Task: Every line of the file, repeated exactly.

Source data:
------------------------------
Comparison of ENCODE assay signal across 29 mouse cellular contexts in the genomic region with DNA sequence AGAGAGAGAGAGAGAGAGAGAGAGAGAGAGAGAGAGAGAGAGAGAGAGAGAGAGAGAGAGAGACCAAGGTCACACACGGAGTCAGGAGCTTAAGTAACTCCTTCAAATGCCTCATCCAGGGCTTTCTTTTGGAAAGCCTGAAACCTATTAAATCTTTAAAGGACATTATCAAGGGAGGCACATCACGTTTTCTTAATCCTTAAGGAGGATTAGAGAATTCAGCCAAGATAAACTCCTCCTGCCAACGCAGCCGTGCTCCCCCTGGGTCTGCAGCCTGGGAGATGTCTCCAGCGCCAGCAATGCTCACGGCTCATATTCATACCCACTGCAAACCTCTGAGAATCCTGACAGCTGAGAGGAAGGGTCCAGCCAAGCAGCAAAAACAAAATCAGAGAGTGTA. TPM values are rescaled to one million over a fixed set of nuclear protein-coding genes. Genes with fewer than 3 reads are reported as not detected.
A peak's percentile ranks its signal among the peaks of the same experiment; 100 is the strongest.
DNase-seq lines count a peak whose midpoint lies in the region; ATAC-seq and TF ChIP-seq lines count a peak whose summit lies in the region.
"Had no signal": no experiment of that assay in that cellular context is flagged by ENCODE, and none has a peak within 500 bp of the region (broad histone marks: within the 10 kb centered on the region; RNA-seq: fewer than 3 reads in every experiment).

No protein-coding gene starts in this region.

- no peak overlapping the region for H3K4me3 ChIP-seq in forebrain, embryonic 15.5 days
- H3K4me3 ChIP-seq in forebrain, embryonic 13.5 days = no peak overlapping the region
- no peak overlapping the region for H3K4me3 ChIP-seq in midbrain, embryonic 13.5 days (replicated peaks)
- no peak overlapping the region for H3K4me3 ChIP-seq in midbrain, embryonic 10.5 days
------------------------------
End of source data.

Comparison of ENCODE assay signal across 29 mouse cellular contexts in the genomic region with DNA sequence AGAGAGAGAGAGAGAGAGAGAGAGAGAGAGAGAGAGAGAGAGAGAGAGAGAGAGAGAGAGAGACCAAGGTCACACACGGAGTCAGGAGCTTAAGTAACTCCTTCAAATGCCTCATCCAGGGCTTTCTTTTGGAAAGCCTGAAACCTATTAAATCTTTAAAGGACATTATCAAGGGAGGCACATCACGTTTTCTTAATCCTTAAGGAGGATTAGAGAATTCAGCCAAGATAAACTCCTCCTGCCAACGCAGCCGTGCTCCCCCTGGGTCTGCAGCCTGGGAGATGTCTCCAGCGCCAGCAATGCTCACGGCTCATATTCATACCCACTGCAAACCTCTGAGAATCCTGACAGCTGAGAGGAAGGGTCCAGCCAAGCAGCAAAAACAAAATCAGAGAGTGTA. TPM values are rescaled to one million over a fixed set of nuclear protein-coding genes. Genes with fewer than 3 reads are reported as not detected.
A peak's percentile ranks its signal among the peaks of the same experiment; 100 is the strongest.
DNase-seq lines count a peak whose midpoint lies in the region; ATAC-seq and TF ChIP-seq lines count a peak whose summit lies in the region.
"Had no signal": no experiment of that assay in that cellular context is flagged by ENCODE, and none has a peak within 500 bp of the region (broad histone marks: within the 10 kb centered on the region; RNA-seq: fewer than 3 reads in every experiment).

No protein-coding gene starts in this region.

- no peak overlapping the region for H3K4me3 ChIP-seq in forebrain, embryonic 15.5 days
- H3K4me3 ChIP-seq in forebrain, embryonic 13.5 days = no peak overlapping the region
- no peak overlapping the region for H3K4me3 ChIP-seq in midbrain, embryonic 13.5 days (replicated peaks)
- no peak overlapping the region for H3K4me3 ChIP-seq in midbrain, embryonic 10.5 days